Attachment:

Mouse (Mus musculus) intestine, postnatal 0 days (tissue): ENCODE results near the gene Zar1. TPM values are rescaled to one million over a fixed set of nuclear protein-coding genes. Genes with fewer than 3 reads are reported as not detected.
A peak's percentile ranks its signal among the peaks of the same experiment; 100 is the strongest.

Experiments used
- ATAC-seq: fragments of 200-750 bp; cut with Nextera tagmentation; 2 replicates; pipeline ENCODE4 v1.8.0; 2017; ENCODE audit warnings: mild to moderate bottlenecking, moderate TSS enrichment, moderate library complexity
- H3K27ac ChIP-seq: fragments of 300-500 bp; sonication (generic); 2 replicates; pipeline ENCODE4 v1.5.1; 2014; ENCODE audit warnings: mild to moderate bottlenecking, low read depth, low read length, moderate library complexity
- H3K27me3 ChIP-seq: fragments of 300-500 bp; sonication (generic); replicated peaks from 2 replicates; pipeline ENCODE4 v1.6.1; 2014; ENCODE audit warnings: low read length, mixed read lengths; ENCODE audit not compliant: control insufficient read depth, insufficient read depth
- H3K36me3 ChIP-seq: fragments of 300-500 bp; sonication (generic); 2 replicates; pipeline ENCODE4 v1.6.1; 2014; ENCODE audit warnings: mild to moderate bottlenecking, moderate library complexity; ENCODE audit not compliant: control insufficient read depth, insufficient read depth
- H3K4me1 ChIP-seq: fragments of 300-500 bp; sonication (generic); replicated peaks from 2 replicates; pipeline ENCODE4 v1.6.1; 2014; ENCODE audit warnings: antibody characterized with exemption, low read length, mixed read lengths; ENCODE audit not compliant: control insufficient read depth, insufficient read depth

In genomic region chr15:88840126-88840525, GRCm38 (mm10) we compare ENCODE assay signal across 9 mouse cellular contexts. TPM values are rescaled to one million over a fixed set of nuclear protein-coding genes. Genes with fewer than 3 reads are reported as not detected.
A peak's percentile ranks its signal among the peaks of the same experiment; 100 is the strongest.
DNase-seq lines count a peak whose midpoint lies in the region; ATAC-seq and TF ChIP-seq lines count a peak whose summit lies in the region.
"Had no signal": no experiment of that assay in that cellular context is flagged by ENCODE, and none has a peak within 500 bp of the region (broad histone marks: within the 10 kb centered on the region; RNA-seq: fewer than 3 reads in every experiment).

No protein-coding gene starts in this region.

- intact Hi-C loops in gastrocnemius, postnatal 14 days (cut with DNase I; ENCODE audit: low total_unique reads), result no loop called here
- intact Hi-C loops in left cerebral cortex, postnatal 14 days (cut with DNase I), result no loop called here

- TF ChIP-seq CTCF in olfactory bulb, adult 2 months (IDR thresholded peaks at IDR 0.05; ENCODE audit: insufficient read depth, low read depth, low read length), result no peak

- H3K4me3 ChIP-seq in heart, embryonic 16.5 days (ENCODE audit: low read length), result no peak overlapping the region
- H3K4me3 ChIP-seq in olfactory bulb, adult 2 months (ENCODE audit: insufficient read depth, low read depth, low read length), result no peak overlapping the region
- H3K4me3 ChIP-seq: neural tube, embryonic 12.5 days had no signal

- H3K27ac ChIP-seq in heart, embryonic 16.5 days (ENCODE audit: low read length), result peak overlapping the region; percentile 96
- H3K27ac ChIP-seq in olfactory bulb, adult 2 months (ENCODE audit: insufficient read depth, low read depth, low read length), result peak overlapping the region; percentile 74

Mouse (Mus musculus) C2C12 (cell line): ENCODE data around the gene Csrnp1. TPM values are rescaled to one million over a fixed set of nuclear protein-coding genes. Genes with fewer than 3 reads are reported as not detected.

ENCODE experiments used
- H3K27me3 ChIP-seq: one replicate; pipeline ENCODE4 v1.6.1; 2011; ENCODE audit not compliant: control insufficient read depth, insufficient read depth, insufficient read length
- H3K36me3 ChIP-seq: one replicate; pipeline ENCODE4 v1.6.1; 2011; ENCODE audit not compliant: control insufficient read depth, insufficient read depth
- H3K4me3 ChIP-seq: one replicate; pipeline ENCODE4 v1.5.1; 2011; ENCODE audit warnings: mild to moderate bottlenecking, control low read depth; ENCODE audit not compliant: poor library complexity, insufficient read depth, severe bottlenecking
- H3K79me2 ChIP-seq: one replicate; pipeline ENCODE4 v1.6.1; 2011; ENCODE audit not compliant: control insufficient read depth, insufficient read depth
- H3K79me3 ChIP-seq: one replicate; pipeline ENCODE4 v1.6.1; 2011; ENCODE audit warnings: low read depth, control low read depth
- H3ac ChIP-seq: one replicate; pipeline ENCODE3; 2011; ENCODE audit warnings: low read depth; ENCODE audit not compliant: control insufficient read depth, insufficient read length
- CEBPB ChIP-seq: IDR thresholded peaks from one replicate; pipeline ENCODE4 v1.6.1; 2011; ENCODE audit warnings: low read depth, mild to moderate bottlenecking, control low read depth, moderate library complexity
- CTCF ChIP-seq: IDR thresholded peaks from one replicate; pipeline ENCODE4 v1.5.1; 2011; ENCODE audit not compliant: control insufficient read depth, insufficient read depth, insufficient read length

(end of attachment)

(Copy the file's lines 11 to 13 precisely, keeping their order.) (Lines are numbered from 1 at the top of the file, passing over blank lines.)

DNase-seq lines count a peak whose midpoint lies in the region; ATAC-seq and TF ChIP-seq lines count a peak whose summit lies in the region.
"Had no signal": no experiment of that assay in that cellular context is flagged by ENCODE, and none has a peak within 500 bp of the region (broad histone marks: within the 10 kb centered on the region; RNA-seq: fewer than 3 reads in every experiment).

No protein-coding gene starts in this region.